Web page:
Friday, April 10, 2009

The Isle of the Frog



Last fall, I kicked off a short campaign with an adventure loosely (and I do mean loosely) inspired by Dave Arneson's "Temple of the Frog." When Amityville Mike posted his "Fane of St. Toad," I was inspired to do something similar. Rather than writing up an adventure in detail, though, I thought I'd post all my game notes from the adventure we played last fall. I'll follow up by describing some of what happened in the session. 

I'll start with the game notes. I'm always curious about what other people's notes actually look like, and I can't be the only one. So here is a complete set of all my pre- and post-game notes for "The Isle of the Frog" (which bills itself as "The Emerald Isle" to new visitors). I ran the game with these notes, a couple rule books, and some dice. We used the Moldvay Basic book as our rules set. I originally had drawn the dungeon map to match some Dungeon Tiles that I had, but when we played the game we actually didn't use any tiles or minis. And NPCs and location names that were needed in play were either just made up by one of us or rolled up using tables from The Risus Companion ("That Last #@!% Cliche" and "The Megaversal Omnigroovy Background Machine"). I rolled random encounter results from The Monster and Treasure Assortment. Expert gaming archaeologists may find all sorts of clues about where I was stealing from with careful study of the notes. 

The maps are at the top of this post (here's another link to the pdf). 

My pre-session notes



My in-game notes (passage of time in game turns, etc) and my post-session notes and planning for the next session. 




Some NPCs -- the crew of the players' ship. 



Next time, I'll talk about how the adventure actually went down in play. 

6 comments:

  1. That's similar to my own style. It always amazes me how some scribbled notes unpack so voluminously into hours of gaming. It's all in the mind I suppose.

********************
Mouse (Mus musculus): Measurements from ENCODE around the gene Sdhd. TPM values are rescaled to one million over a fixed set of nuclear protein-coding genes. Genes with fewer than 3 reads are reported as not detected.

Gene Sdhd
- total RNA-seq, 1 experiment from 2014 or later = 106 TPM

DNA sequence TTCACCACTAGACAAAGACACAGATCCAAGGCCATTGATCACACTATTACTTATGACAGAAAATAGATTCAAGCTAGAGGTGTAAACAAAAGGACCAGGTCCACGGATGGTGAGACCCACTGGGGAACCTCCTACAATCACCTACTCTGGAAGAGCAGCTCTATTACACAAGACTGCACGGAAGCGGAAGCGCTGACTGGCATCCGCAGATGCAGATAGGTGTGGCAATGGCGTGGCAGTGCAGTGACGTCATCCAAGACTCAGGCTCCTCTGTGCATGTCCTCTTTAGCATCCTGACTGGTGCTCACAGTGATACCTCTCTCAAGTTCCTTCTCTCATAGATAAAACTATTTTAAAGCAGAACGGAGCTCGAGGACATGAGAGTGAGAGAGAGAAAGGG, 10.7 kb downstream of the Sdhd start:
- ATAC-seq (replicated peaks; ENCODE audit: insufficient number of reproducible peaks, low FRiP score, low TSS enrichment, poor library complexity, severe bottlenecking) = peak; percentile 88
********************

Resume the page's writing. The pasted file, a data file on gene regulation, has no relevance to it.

You are a 9th Magic-User right there for putting pdfs in your post. Did you edit the html yourself?

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  2. It's interesting to hear that your notes are similar. I like the idea of comparing and seeing how different people approach prep -- I bet there are some great tricks other people are using that have never occurred to me. I'd love to see more sharing of these kinds of notes.

    As far as the pdfs in the posts go, thanks! I do care about presentation. It's actually mostly a sleight of hand trick (as so many magician's tricks are), though I do have to edit the html a little bit to pull off the trick. What I did was put the pdfs on a "google sites" page, and I also put thumbnail images (jpg) of each pdf on the same site. Then I actually embed the jpg image in the blog post and make it a link to the pdf.

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  3. Similar in comparison to a TSR module style, or similar in superficial way because of the striking sparsity. I have scattered bursts of prose description and sometimes I go to town detailing NPCs but I should wait and see more of your stuff.

    Thanks for the pdf tip, it looks great.

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  4. I see what you mean in the comparison with official modules. Interestingly, even though I don't really keep them sparse on purpose, I tend to have more success running from sparse notes (whether or not I wrote them myself, I think). I tend to be more hit-or-miss when I run fully written up modules.

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  5. I'm more of a Call of Cthulhu GM and for years, I would agonise over writing my own adventures out into lengthy prose, just like the published scenarios. I recently started running the game again, and I started with a very cut down bit of writing, then the next scenario was typed notes on two sides of paper, the third was that down to one side, and last week's was run from a flowchart and some npc stats. The scenarios seem to get progressively more fun and easier to run the less detail I put into prep. Odd.

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  6. I've been there too. I also used to do some pretty heavy prep, but now that I've found out I can get results that are just as good or better with just a little prep, there's no turning back.

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